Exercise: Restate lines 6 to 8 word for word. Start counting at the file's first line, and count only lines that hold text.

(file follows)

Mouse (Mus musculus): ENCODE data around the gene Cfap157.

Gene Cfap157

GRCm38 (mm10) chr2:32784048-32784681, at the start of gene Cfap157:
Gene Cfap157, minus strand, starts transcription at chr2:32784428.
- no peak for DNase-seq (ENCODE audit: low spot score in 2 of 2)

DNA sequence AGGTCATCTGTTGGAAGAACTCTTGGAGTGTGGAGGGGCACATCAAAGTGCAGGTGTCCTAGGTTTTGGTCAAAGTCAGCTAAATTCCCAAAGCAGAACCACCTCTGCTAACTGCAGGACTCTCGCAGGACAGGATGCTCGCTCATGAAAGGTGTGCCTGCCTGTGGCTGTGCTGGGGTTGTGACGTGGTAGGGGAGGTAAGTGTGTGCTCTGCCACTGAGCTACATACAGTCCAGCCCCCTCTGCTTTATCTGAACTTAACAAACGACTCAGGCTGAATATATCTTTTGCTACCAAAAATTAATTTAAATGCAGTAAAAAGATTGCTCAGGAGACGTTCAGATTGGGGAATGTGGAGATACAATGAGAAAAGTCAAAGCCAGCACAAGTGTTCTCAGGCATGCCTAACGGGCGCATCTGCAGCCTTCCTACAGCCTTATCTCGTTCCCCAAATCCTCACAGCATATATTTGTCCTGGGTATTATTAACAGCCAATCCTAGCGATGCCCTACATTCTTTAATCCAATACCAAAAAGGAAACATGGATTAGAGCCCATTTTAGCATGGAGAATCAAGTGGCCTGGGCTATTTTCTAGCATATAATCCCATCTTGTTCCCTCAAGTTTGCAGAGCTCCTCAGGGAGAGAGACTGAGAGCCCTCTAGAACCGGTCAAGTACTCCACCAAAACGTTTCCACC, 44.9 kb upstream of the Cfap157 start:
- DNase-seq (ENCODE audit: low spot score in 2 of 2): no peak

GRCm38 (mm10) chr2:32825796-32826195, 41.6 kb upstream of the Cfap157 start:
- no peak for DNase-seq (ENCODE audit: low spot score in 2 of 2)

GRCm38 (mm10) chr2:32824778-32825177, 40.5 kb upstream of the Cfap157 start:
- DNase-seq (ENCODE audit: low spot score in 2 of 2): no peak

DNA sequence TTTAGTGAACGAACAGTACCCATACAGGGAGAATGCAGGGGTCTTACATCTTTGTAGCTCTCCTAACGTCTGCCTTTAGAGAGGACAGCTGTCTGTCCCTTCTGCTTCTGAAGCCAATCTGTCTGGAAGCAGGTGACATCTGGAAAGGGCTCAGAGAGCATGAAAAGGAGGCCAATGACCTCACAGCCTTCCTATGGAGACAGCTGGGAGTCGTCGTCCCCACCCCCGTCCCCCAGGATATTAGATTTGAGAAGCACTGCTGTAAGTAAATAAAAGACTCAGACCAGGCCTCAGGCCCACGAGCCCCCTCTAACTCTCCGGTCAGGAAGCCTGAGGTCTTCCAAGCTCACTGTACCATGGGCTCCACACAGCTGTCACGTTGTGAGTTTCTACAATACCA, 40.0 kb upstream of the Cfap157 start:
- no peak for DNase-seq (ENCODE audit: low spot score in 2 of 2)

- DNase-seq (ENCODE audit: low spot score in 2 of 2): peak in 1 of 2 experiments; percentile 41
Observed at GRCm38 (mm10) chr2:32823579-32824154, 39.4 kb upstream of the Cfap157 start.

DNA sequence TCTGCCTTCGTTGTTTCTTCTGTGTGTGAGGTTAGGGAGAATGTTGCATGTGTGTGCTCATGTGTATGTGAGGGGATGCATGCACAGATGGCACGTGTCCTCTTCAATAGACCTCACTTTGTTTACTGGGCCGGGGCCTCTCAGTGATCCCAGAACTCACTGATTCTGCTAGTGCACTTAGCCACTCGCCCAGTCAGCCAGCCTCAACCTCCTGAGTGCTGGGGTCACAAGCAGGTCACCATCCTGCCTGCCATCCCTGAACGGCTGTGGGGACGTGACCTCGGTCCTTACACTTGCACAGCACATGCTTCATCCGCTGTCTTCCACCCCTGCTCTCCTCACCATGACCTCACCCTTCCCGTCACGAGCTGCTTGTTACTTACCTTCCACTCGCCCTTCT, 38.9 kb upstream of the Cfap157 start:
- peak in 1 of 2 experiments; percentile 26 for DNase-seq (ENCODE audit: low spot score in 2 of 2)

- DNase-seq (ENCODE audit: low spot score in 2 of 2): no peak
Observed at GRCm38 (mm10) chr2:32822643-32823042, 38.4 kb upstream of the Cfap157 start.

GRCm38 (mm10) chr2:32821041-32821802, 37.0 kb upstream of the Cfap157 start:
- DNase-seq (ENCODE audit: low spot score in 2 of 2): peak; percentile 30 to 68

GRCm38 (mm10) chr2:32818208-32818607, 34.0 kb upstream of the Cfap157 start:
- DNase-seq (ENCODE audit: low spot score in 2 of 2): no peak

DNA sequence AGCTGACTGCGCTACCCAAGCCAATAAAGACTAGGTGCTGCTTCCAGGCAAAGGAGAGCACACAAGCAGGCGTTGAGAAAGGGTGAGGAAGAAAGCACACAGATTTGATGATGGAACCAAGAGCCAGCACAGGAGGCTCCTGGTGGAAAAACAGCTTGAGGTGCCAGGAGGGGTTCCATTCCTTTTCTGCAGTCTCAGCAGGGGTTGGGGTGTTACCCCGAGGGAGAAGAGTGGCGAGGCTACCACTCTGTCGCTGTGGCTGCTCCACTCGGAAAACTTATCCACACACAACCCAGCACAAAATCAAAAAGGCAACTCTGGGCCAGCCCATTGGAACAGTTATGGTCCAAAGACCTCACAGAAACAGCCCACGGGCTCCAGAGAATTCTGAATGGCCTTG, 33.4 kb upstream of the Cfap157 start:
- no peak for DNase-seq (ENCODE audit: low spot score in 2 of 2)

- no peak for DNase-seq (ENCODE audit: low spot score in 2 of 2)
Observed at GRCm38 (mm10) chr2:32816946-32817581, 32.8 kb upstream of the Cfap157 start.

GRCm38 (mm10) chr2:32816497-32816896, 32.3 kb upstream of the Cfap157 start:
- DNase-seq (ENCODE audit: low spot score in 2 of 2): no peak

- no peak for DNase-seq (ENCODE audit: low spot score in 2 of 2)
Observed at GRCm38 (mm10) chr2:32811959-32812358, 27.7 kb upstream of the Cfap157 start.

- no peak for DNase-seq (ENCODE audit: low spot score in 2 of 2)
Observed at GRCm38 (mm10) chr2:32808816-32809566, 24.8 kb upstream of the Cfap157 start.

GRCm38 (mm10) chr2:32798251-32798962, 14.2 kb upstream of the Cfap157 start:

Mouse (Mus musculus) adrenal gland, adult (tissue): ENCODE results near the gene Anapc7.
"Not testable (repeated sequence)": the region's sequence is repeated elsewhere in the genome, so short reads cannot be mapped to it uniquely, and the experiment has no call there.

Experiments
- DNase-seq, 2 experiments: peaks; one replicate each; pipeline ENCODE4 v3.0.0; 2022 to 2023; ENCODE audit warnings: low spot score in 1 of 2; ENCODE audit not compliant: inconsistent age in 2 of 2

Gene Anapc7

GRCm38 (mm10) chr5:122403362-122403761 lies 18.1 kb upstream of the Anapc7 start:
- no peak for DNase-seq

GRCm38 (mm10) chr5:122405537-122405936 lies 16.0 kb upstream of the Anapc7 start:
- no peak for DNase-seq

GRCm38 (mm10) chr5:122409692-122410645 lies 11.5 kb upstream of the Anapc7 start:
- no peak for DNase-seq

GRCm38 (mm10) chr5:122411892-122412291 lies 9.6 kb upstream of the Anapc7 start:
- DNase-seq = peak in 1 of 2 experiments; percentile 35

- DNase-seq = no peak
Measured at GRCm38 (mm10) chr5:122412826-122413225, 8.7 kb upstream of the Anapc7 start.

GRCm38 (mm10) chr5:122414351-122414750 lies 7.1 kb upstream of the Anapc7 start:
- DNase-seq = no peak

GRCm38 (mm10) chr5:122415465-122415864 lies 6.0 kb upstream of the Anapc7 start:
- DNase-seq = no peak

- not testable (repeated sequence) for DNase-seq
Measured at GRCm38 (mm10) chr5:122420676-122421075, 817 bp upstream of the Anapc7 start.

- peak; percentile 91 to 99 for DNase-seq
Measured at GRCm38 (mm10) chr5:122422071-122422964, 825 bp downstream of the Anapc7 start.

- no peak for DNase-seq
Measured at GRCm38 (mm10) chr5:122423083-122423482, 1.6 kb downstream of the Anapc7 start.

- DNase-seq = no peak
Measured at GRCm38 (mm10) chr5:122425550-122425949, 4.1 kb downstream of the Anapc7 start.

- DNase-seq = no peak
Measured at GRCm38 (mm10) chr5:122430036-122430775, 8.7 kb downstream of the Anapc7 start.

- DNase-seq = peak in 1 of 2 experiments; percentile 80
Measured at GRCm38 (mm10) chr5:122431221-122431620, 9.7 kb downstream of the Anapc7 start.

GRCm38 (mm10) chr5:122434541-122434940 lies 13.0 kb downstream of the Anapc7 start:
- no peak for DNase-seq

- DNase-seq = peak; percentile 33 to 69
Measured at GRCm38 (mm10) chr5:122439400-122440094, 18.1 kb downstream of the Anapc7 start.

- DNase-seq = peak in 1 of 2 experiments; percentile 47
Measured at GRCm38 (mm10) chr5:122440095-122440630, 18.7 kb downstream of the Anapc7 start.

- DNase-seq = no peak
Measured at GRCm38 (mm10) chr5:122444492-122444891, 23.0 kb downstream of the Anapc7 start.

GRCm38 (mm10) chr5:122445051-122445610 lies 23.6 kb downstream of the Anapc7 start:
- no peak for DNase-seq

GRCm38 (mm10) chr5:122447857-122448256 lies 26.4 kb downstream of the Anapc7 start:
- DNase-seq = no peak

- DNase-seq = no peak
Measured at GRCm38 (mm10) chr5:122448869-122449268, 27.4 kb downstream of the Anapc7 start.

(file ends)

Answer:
DNA sequence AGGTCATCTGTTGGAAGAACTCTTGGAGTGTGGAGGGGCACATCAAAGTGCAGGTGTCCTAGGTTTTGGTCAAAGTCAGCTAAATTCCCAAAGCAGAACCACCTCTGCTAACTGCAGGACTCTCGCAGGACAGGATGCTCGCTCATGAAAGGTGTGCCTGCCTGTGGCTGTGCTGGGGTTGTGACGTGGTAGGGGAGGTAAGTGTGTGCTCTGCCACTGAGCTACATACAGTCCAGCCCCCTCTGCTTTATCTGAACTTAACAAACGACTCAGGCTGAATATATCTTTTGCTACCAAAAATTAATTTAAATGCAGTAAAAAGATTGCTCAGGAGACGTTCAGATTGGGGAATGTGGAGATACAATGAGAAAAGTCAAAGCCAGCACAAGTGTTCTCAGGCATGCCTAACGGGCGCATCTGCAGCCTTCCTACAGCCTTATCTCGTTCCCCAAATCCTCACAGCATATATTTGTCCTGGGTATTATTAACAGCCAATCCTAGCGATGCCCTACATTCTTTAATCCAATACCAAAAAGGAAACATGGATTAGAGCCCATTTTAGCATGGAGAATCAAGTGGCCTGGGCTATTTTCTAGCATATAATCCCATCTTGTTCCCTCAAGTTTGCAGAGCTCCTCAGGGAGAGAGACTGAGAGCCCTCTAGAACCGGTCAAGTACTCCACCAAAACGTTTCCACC, 44.9 kb upstream of the Cfap157 start:
- DNase-seq (ENCODE audit: low spot score in 2 of 2): no peak

GRCm38 (mm10) chr2:32825796-32826195, 41.6 kb upstream of the Cfap157 start: